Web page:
• Spider mites – To get rid of spider mites, use neem oil and apply it through foliar spraying. It contains azadirachtin which is effective against spider mites. You can also use horticultural oil (which also targets aphids and thrips). Pests die after exposure to horticultural oil due to suffocation since the oil blocks the spiracles through which insects breathe. Another effect of horticultural oils is disrupting the metabolism of insect eggs. Lastly, horticultural oils disrupt the insect’s ability to feed. As a result, the insect starves to death. Using pyrethrin spray is also an effective method against spider mites. Another option is spinosad, a mixture of two chemicals called spinosyn A and spinosyn D typically used to control a wide variety of pests.
  • Squash bugs – The use of man-made pesticide carbaryl is the solution to rid of squash bugs.
  • Thrips – To kill thrips, there is a wide array of options to choose from: horticultural oil, insecticidal soap, anti-parasite spray spinosad, or pyrethrin pesticides with piperonyl butoxide.

Geography: 

Tatume squash is a hardy, open-pollinated native of Mexico and Central and South America. It is an heirloom and is not grown commercially. But it is grown in many parts of the US and the world. It is common to find growers in squash-growing areas in the US like California, Florida, Georgia, and Michigan to find tatume squash grown in backyard lots. Although the supply of seeds may not be abundant, it is not surprising to find tatume squash in countries that produce squash, like China, India, Ukraine, Russia, Spain, Turkey, Italy, and Indonesia.

Packaging:

It is not common to find tatume squashes sold in a commercial point-of-sale location. If there are tatume squashes sold there, expect them to be sold without any type of packaging, primarily because their thick skin and rind already provide it with a layer of protection, keeping the flesh inside safe from any potential contamination while out on display. In some supermarkets or groceries, they cover squashes with plastic wrap.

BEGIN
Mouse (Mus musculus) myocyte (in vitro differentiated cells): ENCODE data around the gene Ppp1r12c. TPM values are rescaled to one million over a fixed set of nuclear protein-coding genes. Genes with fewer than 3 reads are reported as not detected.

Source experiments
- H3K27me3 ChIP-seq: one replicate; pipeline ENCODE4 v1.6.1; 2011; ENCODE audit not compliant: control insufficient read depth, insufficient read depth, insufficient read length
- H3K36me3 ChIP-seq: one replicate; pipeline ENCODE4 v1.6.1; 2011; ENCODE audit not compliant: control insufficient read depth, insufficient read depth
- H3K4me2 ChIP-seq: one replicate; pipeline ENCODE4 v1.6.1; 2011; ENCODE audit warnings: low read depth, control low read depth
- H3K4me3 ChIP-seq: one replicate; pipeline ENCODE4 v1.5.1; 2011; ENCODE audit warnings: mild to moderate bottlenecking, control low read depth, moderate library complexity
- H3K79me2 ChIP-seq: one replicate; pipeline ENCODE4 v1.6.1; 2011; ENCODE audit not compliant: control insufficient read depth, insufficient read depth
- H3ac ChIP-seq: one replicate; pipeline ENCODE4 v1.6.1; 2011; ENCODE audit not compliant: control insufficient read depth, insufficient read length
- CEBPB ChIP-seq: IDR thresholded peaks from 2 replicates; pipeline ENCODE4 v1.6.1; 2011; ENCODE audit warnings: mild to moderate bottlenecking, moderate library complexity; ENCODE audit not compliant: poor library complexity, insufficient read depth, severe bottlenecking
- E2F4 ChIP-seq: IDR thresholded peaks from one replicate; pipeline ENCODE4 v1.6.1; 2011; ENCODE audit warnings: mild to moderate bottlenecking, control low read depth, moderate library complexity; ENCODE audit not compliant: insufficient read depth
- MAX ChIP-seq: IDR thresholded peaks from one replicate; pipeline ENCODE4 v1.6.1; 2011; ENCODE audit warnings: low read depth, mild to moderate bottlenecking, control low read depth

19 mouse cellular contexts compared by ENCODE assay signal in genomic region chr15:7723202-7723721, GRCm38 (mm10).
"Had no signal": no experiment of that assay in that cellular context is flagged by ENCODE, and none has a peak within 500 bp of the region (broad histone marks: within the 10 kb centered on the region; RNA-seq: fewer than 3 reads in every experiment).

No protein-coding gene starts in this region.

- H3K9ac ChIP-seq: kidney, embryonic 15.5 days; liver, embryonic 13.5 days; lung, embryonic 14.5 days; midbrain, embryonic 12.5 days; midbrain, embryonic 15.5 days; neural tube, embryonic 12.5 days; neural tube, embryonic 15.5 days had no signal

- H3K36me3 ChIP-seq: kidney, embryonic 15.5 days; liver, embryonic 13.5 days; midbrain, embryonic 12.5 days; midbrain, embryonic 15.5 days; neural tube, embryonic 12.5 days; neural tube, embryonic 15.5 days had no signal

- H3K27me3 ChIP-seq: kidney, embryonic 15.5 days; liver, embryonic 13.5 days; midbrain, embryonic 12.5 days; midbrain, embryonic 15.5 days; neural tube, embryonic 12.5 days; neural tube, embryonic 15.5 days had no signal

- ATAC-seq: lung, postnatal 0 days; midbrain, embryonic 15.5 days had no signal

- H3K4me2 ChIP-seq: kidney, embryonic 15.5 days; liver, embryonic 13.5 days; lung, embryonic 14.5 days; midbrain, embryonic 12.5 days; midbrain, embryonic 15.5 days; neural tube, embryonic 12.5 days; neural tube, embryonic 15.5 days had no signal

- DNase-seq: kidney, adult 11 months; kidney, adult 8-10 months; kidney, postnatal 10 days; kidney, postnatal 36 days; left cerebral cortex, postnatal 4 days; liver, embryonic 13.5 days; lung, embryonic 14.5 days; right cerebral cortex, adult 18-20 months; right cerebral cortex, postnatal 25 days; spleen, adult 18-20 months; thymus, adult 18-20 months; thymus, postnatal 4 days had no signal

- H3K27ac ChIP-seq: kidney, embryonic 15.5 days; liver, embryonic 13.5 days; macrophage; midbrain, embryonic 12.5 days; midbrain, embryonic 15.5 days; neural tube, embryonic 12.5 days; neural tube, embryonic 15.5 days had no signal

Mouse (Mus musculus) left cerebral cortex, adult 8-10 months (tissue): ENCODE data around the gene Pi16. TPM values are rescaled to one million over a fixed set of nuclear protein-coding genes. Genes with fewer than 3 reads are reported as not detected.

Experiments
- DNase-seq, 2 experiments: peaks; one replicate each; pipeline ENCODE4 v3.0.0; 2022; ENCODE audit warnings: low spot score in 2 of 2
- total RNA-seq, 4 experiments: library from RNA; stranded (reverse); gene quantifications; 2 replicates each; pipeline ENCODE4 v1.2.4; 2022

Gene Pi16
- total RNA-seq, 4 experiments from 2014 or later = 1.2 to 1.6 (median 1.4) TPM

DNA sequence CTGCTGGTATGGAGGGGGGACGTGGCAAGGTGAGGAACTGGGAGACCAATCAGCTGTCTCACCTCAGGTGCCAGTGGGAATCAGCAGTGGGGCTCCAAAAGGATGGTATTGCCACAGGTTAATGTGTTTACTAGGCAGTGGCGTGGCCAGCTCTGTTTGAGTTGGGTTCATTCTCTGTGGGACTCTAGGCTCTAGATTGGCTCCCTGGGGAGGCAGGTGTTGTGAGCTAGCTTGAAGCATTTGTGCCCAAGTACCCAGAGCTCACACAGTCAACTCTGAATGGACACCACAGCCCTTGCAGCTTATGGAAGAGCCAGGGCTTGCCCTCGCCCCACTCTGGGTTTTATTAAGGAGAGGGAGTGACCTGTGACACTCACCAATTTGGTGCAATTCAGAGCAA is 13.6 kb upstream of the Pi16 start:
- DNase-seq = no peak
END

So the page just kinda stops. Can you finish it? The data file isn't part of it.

Enjoying Tatume Squashes

Tatume squash is flavorful and firm. The kitchen of Mexican cooks is no stranger to using tatume in cooking. Tatume squash is an excellent substitute for many different kinds of squash used in cooking. It is good for frying, boiling, grilling, and baking. You can use it when you are making a casserole. You can also cook and eat the flowers of the tatume squash plant. 

Storage:

Young tatume squash will keep for two weeks in cool storage away from direct sunlight. Ripe or mature tatume squash will keep for six months in the same storage condition.

Cooking: 

There are a lot of ways to cook tatume squash. You can pan-fry it with onions. Steamed tatume is best served with butter, or you can shred tatume squash and use it as an ingredient for baking bread or muffins, or mash them if you want to use them to make pies. The seeds of tatume squash can be roasted and eaten, and it is a nutritious snack too!

Nutritional Benefits:

Tatume squash is cholesterol-free. It is good for your heart, pancreas, and blood glucose level. Eating tatume squash means your body gets its much-needed vitamin A, which is good for the skin and eyesight and it helps the body fight cancer. Tatume squash also packs vitamin C, as well as a good amount of potassium, manganese, vitamin E, vitamin B, vitamin B6, thiamin, niacin, folate, calcium, magnesium, riboflavin, niacin, and thiamin.

Nutrition

DV%

  • Serving Size: 1 Serving
  • Calories: 19.8 1%
  • Carbs: 4.2g 1%
  • Sugar: 2.1g
  • Fiber: 1.4g 5%
  • Protein: 1.5g 3%
  • Fat: 0.2g 0%
  • Saturated Fat: 0g 05
  • Trans Fat 0g 0%
  • Cholesterol 0mg 0%
  • Sodium 12.4mg 1%
  • Vitamin C 21.1mg 35%
  • Vitamin A 248IU 5%
  • Calcium 18.6mg 2%
  • Iron 0.4mg 2%
  • Potassium 325mg 9%
  • Vitamin E 0.1mg 1%
  • Vitamin K 5.3mcg 7%
  • Vitamin B6 0.3mg 14%
  • Folate 36.0mcg 9%
  • Magnesium 21.1mg 5%
  • Phosphorus 47.1mg 5%
  • Zinc 0.4mg 2%